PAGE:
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June 12, 2018

For first time in 125 years, woman appointed Pennsylvania's state forester

Ellen M. Shultzabarger will oversee state's 2.2 million acres of forestland and lead conservation efforts

Politics Gender Equality
Ellen Shultzabarger Ellen Shultzabarger/LinkedIn

Ellen Shultzabarger.

For the first time in more than a century, Pennsylvania has a woman as state forester.

The Bureau of Forestry announced Monday that Ellen M. Shultzabarger has been chosen to lead the state agency. She is the first female to hold the position in the department's 125-year history.

As state forester, Shultzabarger is tasked with overseeing Pennsylvania's 2.2 million acres of state forestland, as well as conserving native wild plants and other natural resources.

Shultzabarger, 41, of Lancaster, has worked for the bureau for 14 years in various positions. She most recently served as Chief of Conservation Science and Ecological Resources, and has led a number of projects at the bureau during her tenure, including oil and gas management and handling invasive species.

"I will strive to connect people to the outdoors, manage the state forests entrusted to us, and increase awareness of the importance and benefits of trees and forests," Shultzabarger said in a news release.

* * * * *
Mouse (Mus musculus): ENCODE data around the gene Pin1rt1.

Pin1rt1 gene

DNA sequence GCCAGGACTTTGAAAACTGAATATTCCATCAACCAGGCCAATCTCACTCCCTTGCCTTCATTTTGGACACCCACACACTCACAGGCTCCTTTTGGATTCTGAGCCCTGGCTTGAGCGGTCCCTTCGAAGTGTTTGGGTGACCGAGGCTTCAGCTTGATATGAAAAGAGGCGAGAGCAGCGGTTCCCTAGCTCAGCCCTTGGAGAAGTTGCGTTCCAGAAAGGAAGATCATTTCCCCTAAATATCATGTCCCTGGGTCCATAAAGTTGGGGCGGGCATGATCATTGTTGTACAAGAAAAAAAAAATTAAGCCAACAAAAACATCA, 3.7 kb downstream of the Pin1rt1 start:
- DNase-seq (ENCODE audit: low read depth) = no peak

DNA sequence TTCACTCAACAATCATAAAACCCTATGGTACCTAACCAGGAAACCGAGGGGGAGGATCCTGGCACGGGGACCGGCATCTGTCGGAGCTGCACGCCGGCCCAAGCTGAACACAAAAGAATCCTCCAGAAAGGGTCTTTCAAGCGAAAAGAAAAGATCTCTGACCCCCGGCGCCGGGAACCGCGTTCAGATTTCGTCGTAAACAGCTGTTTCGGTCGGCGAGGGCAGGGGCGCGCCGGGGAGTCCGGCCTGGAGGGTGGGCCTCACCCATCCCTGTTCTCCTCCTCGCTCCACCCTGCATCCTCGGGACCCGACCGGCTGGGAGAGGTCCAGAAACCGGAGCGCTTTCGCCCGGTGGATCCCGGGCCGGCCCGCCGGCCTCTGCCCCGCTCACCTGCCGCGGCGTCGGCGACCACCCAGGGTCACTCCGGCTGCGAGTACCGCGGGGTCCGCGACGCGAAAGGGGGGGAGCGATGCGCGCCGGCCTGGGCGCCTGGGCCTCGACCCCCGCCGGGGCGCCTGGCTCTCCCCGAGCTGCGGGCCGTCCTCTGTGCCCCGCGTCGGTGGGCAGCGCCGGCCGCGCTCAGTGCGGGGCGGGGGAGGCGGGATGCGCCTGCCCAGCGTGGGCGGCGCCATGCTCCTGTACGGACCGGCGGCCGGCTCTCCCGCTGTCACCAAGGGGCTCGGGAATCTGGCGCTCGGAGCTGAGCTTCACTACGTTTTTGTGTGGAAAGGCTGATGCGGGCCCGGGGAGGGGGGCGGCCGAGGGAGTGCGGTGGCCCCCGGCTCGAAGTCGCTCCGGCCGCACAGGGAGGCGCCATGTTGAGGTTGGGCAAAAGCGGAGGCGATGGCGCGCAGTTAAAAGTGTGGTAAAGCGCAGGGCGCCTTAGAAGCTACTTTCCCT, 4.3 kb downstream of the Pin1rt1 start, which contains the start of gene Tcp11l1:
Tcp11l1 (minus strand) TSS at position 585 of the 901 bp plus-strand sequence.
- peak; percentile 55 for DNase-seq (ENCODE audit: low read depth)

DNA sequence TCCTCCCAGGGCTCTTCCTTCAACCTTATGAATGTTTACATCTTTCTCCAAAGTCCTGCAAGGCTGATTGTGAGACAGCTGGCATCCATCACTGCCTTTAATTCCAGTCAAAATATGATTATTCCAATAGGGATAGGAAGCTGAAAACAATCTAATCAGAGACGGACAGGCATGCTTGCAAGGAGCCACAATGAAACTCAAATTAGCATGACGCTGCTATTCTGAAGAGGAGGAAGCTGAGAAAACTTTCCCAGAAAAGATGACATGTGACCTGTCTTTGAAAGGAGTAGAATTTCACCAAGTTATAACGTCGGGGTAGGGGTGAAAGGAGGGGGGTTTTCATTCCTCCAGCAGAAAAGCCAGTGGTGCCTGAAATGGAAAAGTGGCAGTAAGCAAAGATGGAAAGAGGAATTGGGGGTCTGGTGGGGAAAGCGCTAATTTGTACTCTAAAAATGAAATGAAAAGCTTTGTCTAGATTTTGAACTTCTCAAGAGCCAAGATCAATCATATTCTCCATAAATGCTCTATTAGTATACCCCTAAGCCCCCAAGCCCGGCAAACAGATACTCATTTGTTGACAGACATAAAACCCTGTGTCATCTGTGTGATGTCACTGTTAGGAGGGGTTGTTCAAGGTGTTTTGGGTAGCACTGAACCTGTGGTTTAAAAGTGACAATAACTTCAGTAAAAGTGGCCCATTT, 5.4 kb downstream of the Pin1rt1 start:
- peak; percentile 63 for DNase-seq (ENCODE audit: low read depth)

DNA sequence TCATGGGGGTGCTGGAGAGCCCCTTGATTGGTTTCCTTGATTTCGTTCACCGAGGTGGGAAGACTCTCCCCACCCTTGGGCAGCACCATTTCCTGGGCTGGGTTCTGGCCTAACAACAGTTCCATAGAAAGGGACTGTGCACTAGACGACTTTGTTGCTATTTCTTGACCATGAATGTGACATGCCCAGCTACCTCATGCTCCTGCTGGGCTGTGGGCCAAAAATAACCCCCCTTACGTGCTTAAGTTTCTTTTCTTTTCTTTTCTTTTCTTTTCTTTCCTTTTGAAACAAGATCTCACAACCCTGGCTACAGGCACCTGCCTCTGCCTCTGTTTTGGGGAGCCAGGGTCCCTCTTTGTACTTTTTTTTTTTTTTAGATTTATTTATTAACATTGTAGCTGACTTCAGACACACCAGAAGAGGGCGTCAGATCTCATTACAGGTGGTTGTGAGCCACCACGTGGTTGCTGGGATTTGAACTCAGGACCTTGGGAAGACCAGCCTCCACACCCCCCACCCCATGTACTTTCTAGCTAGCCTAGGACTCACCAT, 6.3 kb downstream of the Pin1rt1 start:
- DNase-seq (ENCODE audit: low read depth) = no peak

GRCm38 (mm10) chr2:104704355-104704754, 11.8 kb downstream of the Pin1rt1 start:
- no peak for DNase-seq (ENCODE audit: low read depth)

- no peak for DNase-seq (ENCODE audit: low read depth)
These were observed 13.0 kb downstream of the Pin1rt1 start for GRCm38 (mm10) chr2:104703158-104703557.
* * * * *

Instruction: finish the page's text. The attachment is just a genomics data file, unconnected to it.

Female representation in Pennsylvania state government is noticeably low compared to the general population, as is the case in many states across the country. Pennsylvania has never had a female governor, and according to Chatham University's Pennsylvania Center for Women & Politics, women make up about 18 percent of the General Assembly.

There are no women representing the commonwealth in the U.S. Congress, and only 21 women in total — two senators and 19 representatives — have been sent to Washington by Pennsylvania voters.

The trend might be changing, if slowly. In this year's Pennsylvania primary elections, eight women won their party's nomination for Congress.

Gov. Tom Wolf currently has eight women leading state agencies, including Cindy Dunn, secretary of the Pennsylvania Department of Conservation and Natural Resources. That department oversees the Bureau of Forestry.